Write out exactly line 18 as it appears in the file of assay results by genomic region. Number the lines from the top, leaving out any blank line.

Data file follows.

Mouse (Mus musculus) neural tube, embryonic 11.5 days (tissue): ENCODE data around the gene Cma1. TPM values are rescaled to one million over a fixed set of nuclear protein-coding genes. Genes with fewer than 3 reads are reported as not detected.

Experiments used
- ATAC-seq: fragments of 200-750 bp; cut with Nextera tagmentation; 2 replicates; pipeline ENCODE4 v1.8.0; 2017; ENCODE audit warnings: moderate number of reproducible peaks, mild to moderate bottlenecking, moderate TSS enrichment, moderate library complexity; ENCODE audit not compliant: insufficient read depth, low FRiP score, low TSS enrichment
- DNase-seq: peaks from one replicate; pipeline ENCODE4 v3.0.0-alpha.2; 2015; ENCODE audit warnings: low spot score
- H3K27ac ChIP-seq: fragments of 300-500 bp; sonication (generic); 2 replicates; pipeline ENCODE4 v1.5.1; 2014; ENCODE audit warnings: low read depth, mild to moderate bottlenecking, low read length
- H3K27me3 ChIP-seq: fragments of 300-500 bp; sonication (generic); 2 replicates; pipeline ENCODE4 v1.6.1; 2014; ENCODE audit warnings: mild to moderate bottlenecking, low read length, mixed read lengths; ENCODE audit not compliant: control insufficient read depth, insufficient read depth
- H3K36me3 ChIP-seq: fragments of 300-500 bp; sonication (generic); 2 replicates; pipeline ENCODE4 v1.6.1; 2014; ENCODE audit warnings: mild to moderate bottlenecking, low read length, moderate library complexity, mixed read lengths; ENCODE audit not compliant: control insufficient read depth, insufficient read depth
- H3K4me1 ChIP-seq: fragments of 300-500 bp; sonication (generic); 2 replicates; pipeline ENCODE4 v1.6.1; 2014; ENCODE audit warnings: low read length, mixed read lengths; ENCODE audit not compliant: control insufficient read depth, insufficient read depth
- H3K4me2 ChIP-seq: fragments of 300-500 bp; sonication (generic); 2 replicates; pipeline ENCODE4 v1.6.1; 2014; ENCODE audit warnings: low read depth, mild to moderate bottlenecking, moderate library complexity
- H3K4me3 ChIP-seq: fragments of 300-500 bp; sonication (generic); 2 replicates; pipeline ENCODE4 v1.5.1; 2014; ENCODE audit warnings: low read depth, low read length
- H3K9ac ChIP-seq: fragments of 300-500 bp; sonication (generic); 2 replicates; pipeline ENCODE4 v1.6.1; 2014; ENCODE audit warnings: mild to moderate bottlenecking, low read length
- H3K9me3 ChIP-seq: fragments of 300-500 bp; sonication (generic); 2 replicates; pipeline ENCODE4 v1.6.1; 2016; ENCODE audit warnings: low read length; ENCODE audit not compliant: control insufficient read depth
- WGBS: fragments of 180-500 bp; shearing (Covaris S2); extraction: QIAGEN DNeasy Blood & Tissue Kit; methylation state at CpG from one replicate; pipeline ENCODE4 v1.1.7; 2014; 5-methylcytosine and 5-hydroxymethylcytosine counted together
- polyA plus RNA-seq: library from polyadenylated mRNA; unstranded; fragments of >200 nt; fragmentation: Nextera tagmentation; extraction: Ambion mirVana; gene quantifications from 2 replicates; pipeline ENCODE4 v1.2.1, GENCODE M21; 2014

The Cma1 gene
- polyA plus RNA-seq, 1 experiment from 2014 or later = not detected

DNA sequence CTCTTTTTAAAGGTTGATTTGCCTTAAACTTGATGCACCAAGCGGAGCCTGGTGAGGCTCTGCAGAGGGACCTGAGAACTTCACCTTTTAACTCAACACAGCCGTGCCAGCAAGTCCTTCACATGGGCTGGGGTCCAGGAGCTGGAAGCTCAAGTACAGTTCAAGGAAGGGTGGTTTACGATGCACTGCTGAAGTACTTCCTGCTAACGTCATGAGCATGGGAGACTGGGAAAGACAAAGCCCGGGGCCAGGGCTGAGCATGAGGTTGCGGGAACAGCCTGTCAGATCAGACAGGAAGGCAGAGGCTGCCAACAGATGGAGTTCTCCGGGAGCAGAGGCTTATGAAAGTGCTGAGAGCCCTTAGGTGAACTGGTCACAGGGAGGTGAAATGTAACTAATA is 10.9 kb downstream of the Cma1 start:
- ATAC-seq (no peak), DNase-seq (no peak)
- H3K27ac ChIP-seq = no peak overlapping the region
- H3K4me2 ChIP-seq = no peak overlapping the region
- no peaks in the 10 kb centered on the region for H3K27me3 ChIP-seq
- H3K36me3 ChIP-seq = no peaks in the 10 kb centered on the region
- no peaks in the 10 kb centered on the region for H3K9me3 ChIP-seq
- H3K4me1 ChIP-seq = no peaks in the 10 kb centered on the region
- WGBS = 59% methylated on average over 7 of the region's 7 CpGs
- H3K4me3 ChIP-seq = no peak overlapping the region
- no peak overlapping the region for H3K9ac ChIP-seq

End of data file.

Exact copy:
- ATAC-seq (no peak), DNase-seq (no peak)